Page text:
some observations from north of the border

Victor Steinbok aardvark66 at GMAIL.COM
Fri Sep 14 20:43:26 UTC 2012

A couple of minor points.

(1) may well refer to the common claim that farmed salmon is chemically
protected (antibiotics, etc.). US and Canada have some of the more
stringent regulations on aquaculture, but we've had an influx of
Chilean, Costa Rican and Ecuadorian farmed fish (not just salmon, but
striped bass and other fish) and that's a bit of a problem. The fish
farms in the region are run by a couple of Norwegian companies who are
very adept at squeezing every last dime out of farmed fish--and doing so
in Central and South America in order to skirt European, US and Canadian
anti-PhRma regulations. Even in the US, the usual rumor spread by
environmentalists is that salmon farming is a very dirty business,
conducive to fish infections, which are then treated with massive doses
of antibiotics. This is certainly the case South of the Border and
perhaps in Asia (a different can of worms entirely). But PhRma is
definitely an issue.

2) We have Doner kebabs too but we don't refer to them as such. The
usual designation in these parts is Schewarma or Shawarma, with "Kebab"
reserved for integral skewered pieces of meat. The other some variations
as to the makeup of said Shwarma. Traditional Israeli shawarma is made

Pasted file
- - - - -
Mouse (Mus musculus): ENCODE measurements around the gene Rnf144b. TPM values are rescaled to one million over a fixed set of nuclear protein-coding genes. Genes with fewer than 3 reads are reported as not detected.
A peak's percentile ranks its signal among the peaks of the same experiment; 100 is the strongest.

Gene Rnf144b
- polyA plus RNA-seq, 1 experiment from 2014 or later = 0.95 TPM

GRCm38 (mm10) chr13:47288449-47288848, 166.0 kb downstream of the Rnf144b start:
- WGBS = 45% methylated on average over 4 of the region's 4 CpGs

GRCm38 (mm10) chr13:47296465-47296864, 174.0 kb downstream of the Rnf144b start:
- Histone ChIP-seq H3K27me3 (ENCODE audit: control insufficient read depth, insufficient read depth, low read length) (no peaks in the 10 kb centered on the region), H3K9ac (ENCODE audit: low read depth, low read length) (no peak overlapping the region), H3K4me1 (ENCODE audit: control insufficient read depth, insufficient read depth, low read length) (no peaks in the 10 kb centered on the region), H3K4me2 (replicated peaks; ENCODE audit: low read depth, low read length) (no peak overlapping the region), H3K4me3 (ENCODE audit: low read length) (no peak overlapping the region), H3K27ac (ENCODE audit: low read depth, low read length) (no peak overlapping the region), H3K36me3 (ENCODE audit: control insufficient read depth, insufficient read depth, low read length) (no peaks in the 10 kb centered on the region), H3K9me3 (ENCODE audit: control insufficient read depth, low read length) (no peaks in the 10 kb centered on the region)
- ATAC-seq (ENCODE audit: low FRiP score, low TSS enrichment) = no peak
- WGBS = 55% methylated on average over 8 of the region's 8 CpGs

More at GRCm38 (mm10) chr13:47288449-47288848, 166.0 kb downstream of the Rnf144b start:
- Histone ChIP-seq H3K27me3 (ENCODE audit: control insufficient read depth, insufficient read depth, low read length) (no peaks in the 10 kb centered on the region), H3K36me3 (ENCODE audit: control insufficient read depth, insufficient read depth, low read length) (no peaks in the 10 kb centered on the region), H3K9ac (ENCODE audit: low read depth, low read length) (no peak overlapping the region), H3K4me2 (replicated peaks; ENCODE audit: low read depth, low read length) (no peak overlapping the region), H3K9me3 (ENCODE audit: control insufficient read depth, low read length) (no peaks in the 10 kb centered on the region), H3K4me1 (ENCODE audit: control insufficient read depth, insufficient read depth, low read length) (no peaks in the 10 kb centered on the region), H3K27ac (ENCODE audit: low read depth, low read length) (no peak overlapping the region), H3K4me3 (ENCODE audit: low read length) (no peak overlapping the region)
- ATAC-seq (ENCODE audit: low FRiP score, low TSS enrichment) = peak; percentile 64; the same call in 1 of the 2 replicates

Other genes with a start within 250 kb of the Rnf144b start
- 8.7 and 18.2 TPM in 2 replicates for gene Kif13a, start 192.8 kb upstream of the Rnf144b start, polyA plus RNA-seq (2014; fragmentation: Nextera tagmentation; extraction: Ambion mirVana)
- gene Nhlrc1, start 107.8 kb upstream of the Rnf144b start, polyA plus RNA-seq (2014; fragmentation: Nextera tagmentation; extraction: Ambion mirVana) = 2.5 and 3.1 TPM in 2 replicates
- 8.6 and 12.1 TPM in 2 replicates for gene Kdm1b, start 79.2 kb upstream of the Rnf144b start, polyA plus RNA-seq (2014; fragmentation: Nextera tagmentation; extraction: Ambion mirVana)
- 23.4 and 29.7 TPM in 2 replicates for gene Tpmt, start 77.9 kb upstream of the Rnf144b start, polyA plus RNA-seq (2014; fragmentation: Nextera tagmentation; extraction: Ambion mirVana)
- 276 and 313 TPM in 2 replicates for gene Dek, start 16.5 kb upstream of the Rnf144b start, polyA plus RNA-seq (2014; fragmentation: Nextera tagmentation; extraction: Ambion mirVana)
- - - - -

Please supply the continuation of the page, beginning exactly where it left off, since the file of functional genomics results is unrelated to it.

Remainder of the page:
with turkey meat. Turkish, Lebanese and other regional variations use
chicken or lamb/beef combination. Even then, there is the layered
version (which is how the turkey one works) and the ground version, the
latter closely resembling gyros. Added irony is in the Dutch use of
"schawarma" to describe pre-spiced/marinated small strips of meat, which
are usually chicken or pork--pork certainly being anathema to the usual
schewarma-eating population. I believe, I've posted on this subject a
couple of times here.

3) Did you make any stops in Central and Northern Maine?


On 9/14/2012 3:49 PM, Laurence Horn wrote:
>  From a recent trip to Halifax:
> 1) a variation on a snowclonish theme:
> 2) a regional delicacy, advertised in various pizza and snack shops:  =
> My first mental "aha" moment led me to parse this as a French spelling =
> of D=F6ner, as in the D=F6ner kebabs ubiquitous in Germany, but it turns =
> out that the "donair" is a Haligonian (yes, that's the adjective) =
> variation on that theme, given the ground meat/meatloaf versions, or so =
> I gather from browsing google hits and the relevant (and impressively =
> thorough) wiki-site after I got home, =
> (I didn't try any when I was there, since I spent all my Canadian fast =
> food dollars on the extremely good fish and chips there.)
> 3) Canadian raising is very much alive and well.  (Although I didn't =
> notice any utterance-final "eh"s.)
> LH

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